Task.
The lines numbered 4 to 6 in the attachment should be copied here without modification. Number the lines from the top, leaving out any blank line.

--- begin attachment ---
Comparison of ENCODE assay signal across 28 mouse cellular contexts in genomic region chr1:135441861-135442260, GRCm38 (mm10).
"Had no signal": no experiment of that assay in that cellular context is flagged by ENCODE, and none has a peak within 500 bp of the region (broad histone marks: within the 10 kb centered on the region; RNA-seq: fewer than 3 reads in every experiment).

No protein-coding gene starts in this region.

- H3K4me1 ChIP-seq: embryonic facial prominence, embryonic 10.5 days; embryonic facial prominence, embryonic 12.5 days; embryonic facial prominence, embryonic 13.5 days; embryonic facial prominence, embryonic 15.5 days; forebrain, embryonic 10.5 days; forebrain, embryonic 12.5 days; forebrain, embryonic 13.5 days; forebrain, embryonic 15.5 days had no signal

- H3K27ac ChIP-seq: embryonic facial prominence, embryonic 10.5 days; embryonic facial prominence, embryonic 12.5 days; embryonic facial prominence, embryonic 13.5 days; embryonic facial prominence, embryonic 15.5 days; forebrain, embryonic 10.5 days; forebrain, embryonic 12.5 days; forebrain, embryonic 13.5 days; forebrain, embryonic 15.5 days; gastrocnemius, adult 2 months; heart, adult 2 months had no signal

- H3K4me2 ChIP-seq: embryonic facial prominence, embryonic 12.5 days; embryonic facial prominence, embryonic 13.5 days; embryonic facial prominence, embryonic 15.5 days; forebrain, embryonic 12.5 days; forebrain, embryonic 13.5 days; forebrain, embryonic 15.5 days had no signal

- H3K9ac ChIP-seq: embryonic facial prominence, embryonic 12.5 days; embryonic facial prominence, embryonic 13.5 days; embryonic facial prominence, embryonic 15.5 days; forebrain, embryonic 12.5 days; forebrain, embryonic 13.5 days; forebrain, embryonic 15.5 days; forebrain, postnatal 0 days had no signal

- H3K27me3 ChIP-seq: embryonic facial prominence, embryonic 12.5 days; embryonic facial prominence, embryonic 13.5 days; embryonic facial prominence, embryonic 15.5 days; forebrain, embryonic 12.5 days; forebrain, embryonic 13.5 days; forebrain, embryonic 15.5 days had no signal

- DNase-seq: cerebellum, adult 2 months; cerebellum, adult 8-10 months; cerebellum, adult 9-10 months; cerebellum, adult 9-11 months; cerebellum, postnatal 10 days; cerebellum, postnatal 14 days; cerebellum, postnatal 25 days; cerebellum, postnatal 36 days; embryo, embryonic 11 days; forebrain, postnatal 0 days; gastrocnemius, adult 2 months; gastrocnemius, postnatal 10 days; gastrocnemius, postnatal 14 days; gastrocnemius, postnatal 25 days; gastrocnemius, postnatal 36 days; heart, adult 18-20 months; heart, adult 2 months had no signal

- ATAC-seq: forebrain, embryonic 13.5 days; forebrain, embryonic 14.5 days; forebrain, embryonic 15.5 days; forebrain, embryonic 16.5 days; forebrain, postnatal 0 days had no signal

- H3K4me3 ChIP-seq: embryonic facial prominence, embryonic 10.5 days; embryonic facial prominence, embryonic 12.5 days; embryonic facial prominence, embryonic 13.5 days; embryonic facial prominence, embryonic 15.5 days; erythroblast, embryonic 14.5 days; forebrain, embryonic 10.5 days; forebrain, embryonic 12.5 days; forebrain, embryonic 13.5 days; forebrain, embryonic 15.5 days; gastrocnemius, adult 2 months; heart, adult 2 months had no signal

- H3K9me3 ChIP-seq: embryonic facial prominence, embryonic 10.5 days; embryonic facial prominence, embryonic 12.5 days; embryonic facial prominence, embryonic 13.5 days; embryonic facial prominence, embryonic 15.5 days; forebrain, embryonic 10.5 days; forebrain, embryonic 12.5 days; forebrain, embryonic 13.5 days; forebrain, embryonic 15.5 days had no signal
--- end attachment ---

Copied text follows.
- H3K4me1 ChIP-seq: embryonic facial prominence, embryonic 10.5 days; embryonic facial prominence, embryonic 12.5 days; embryonic facial prominence, embryonic 13.5 days; embryonic facial prominence, embryonic 15.5 days; forebrain, embryonic 10.5 days; forebrain, embryonic 12.5 days; forebrain, embryonic 13.5 days; forebrain, embryonic 15.5 days had no signal

- H3K27ac ChIP-seq: embryonic facial prominence, embryonic 10.5 days; embryonic facial prominence, embryonic 12.5 days; embryonic facial prominence, embryonic 13.5 days; embryonic facial prominence, embryonic 15.5 days; forebrain, embryonic 10.5 days; forebrain, embryonic 12.5 days; forebrain, embryonic 13.5 days; forebrain, embryonic 15.5 days; gastrocnemius, adult 2 months; heart, adult 2 months had no signal

- H3K4me2 ChIP-seq: embryonic facial prominence, embryonic 12.5 days; embryonic facial prominence, embryonic 13.5 days; embryonic facial prominence, embryonic 15.5 days; forebrain, embryonic 12.5 days; forebrain, embryonic 13.5 days; forebrain, embryonic 15.5 days had no signal